Define Program Risk:
Risks that are inherent to the program’s structural, programmatic, and management processes.
Define MKV Program Risk:
A risk, that if realized, would have a serious adverse affect on MKV program funding, viability, performance, schedule, cost, or design and implementation process efficiency, effectiveness, and credibility.
Define Critical MKV Program Risk:
A program risk that if realized, would nullify, seriously degrade, or jeopardize the success of the MKV program.
Program risks are the result of instability or sub-optimal processes that have a serious adverse impact on the program. Historically, unnoticed and thus unmitigated program risk has done much more to damage and undermine the success of DoD acquisition programs than has unnoticed and unmitigated technical risk. Program risk is mitigated by improving management awareness and management processes.
In Industry, Program risk assessments (though they are not necessarily called that) are common and routinely implemented by independent management consulting firms. DoD government/corporate culture primarily runs programs by employing the command authority management process pervasive in the military. Consequently, the assessment of program risk, being antithetical to the command authority management style, is generally ignored leaving programs only aware of their technical risk. Unmitigated program risk is by far the greatest single cause of the failure of DoD major acquisition programs.
Introduction: The General nature of program risks:
· Though program risk is often not as obvious, dramatic, or interesting as technical or performance risk, it can be just as critical and produce just as large an impact on the MKV program. Unmitigated program risks can kill or degrade a program just as surely as technical risk, and it is much more likely to do so.
· Most programs that are terminated, fail, or seriously overrun cost and schedule do so because of unmitigated program risk. Rarely is a program unsuccessful because of a failure to mitigate technical risks.
· Program risks are typically more serious and more potentially destructive than they look – damage inflicted is often long term rather than immediate, systemic rather than specific, and insidious rather than obvious or straightforward.
· Though program risks are exceeding difficult to acknowledge, they are, once acknowledged, often very easy to mitigate or partially mitigate.
· Program risks are generally not taken as seriously, or worked as thoroughly as technical risk.
· Think of actualized unmitigated program risk as a heavy weight that the program must drag along with it as it goes about its business designing & building the MKV system, or as internal bleeding that never clots or heals – on the other hand, actualized unmitigated technical risk is more like a well defined barrier that is very difficult get through or around.
· Many program risks require a certain level of competency and awareness from management before they become visible or appear significant – even after they are directly pointed out.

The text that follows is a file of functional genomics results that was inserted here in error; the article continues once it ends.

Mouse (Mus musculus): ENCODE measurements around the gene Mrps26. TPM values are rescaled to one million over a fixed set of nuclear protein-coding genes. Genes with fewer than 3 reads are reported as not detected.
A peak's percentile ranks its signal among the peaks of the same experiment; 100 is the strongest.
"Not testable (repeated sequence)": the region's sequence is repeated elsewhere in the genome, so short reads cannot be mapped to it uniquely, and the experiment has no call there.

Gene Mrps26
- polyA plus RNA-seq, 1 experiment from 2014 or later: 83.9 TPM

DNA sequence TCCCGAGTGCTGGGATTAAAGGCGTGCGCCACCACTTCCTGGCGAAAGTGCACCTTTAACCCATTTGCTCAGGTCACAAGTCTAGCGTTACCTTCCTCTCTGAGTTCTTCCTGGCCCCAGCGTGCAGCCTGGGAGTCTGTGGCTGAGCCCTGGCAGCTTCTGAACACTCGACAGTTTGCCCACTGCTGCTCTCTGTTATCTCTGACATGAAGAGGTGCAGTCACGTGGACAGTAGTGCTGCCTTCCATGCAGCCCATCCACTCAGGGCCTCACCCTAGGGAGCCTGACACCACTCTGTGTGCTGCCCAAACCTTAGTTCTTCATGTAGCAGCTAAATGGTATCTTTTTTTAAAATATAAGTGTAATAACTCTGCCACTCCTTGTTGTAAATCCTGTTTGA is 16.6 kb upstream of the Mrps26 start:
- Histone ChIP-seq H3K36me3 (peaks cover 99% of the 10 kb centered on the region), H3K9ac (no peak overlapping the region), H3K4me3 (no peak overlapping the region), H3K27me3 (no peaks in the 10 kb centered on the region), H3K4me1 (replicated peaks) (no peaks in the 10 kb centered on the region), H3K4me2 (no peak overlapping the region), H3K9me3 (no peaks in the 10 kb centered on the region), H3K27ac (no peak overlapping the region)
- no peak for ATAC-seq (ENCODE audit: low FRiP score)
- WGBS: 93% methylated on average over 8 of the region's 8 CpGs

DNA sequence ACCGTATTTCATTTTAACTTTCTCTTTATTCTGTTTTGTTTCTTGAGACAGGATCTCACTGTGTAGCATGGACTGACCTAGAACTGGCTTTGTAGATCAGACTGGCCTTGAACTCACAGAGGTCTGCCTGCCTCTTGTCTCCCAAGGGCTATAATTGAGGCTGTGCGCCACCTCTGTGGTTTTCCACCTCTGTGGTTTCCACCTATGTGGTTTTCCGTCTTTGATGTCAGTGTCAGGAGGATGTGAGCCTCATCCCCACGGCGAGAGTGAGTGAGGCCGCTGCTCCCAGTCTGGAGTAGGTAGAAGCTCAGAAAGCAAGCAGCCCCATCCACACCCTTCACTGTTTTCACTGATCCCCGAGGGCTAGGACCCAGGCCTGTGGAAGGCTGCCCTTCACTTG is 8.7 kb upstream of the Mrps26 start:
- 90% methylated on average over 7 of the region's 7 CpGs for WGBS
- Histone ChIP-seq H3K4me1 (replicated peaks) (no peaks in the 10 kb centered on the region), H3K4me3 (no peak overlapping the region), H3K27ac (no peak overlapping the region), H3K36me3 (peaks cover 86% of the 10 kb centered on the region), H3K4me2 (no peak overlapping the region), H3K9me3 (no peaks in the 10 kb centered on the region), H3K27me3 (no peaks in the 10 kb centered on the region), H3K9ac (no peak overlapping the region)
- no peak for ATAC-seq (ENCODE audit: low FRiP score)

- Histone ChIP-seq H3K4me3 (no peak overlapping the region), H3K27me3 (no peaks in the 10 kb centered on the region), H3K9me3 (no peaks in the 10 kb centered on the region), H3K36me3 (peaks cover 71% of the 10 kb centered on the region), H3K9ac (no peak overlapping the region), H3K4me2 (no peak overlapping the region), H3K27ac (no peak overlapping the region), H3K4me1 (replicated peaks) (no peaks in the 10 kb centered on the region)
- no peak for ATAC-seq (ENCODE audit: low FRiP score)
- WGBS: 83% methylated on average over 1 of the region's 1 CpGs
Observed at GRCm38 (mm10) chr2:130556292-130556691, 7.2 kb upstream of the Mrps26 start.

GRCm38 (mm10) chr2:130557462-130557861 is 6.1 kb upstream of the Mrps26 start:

· Program risks that could be easily and effectively mitigated are often ignored because of the erroneous belief that nothing can be done about them. Partial mitigation or just increasing awareness of the issue can be an important contributor to the success of the program.
· Many risks cannot be mitigated completely, and some cannot be realistically or practically mitigated at all, however, defining and assessing the impact of a program risk that is subsequently accepted rather than mitigated can be tremendously valuable to the program by making the risk better understood, its potential impact formally acknowledged, and by requiring top level management to officially take the responsibility for deciding to accept it rather than mitigate it.
· Program risks are generally created by sub-optimal management – i.e., by incompetent, inattentive, inexperienced, or overworked management that doesn’t have the time, understanding, or inclination to pay attention to important process quality details or who have political or personal agendas/pressures that are intertwined with the program’s agenda.
· Most program risks can be quickly, easily, and inexpensively mitigated or partially mitigated simply by improving management awareness, planning, and policy.
· Although program risks can be generated at any level within the organization, higher levels of management have the capacity to generate greater levels of risk.
· To wait until “management by crisis” forces one to pay attention to a management issue that is degrading the effectiveness of the entire program is to wait well beyond the time when easily implemented cost-effective solutions were available.
· Because management is both the source of the risk and must identify and mitigate the risk, many program risks are never recognized/defined and never mitigated; they simply fester, slowly but steadily sucking time, energy, dollars and positive attitudes from the program – they represent a source of friction in the overall process. Over the course of years, such sources of friction are additive and usually have a debilitating or corrosive effect on the program that appears (to unaware program managers) to be hard to identify, impossible to fix, and entirely unavoidable – when in fact they have all along been quite obvious to many, are easy to mitigate, and entirely avoidable.